UnicodeString us = "12345";
 Label1->Caption= us.FirstChar();

The caption will show "12345" instead of "1". Why is that?

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The declaration is this:

const WideChar*    FirstChar() const;
const WideChar*    LastChar() const;
WideChar*          FirstChar();
WideChar*          LastChar();
  • Nope. It won't compile if I pass a parameter. – Everybody_hates_BillTheLizard Oct 11 at 13:02
  • What is the type of caption? You should assign the result to a wchar_t variable. – User007 Oct 11 at 13:02
  • Caption is the caption of a form or of a TLabel – Everybody_hates_BillTheLizard Oct 11 at 13:04
  • 1
    It obviously returns a pointer to the first char. And it should be assigned to a wchar_t* variable. There is also a LastChar(), and guess what it returns. – Rudy Velthuis Oct 11 at 17:20
up vote 3 down vote accepted

The UnicodeString::FirstChar() method returns a pointer to the first character (just as the UnicodeString::LastChar() returns a pointer to the last character).

The data being pointed to is null-terminated. So the statement Label1->Caption = us.FirstChar(); is the same as if you had written Label1->Caption = L"12345"; instead. The TLabel::Caption property is also a UnicodeString, which has a constructor that accepts a null-terminated WideChar* pointer as input. That is why you see the result you are getting.

If you want just the first character by itself, use UnicodeString::operator[] instead:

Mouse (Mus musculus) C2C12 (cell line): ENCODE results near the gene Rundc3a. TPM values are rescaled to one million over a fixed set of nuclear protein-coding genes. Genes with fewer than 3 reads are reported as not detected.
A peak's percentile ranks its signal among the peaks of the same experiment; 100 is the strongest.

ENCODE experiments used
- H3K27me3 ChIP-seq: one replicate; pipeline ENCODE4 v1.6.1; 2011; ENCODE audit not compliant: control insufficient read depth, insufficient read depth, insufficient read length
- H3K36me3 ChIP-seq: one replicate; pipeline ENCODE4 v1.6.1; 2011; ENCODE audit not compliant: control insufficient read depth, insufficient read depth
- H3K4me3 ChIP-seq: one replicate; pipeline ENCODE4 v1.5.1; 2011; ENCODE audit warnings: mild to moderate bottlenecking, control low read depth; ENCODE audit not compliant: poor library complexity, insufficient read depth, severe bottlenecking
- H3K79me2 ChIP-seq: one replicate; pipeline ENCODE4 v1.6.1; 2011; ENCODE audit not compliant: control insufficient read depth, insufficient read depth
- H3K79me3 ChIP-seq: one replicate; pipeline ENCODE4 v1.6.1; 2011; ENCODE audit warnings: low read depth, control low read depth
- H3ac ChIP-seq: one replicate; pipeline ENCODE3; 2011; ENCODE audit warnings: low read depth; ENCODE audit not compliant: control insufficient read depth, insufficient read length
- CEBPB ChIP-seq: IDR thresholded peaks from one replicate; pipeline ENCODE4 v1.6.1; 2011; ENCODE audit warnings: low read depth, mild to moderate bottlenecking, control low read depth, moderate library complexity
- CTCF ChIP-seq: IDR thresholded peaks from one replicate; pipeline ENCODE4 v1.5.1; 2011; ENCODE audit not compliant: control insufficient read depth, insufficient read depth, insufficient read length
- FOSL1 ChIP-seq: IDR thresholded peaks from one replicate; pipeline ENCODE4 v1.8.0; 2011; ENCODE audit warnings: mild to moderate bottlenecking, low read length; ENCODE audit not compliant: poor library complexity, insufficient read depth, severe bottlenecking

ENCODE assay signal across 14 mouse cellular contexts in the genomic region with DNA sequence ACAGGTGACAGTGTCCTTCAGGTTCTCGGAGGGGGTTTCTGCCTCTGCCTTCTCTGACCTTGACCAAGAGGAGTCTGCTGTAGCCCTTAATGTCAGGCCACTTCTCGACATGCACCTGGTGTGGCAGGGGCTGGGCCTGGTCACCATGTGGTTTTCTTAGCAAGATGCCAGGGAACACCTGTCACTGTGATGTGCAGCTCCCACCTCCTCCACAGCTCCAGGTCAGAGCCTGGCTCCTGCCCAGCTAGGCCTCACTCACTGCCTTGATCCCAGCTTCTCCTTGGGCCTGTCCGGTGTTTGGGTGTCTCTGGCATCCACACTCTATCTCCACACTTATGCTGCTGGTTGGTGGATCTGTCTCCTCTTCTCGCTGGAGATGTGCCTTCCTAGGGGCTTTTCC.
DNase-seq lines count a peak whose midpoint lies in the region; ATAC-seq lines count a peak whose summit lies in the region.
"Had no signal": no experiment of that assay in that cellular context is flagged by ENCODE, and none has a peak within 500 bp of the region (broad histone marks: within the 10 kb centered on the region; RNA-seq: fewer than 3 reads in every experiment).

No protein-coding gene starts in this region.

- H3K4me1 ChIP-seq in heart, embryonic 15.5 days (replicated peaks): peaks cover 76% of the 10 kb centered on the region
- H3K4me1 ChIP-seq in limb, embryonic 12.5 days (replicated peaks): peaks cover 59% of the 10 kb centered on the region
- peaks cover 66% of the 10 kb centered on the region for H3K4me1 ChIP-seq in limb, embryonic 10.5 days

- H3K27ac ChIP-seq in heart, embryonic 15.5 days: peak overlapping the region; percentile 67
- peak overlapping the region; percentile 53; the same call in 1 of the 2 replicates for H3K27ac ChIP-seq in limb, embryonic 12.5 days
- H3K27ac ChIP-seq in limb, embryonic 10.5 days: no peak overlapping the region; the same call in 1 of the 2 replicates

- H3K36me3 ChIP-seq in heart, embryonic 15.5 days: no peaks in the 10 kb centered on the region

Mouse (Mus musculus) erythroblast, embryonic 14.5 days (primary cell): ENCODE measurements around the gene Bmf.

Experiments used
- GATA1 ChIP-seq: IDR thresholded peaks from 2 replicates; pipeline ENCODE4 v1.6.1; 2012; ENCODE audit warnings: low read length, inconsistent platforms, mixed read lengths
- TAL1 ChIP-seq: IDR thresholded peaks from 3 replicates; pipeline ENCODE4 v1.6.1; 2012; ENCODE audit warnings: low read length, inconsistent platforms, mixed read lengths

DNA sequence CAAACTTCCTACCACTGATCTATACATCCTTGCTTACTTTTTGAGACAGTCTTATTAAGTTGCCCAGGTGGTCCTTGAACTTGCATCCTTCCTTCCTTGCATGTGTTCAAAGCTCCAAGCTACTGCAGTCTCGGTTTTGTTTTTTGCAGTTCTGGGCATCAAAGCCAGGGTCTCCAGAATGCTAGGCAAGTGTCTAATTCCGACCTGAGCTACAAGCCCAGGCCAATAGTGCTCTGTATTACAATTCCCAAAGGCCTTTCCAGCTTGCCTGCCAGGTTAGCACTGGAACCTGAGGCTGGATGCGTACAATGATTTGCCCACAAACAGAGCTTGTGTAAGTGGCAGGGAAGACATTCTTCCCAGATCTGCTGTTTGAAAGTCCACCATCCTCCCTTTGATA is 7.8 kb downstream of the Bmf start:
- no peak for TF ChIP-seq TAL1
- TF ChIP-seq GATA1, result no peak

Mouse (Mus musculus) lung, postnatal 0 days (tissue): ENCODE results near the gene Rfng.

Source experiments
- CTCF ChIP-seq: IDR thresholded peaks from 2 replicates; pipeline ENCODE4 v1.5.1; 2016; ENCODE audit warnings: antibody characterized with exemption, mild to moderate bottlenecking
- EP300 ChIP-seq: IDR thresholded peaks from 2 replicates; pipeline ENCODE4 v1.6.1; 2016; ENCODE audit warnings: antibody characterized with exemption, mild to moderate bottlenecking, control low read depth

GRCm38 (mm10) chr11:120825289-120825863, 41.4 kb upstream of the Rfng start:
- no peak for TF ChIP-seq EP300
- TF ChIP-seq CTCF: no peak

Label1->Caption = us[1]; // UnicodeString is 1-indexed!

Or, using FirstChar(), simply dereference the pointer:

Label1->Caption = *(us.FirstChar());

Note that if the UnicodeString::IsEmpty() method returns true, both approaches will fail. operator[] will throw an ERangeError exception. FirstChar() will return a NULL pointer, which is undefined behavior to dereference. So watch out for that, eg:

if (!us.IsEmpty())
    Label1->Caption = us[1];
else
    Label1->Caption = _D("");

if (!us.IsEmpty())
    Label1->Caption = *(us.FirstChar());
else
    Label1->Caption = _D("");

A safer option would be to use the UnicodeString::SubString() method instead, which will return an empty string if the requested substring is out of range:

Label1->Caption = us.SubString(1, 1); // also 1-indexed!

Alternatively, you can use the RTL's System::Strutils::LeftStr() function instead:

#include <System.StrUtils.hpp>

Label1->Caption = LeftStr(us, 1);

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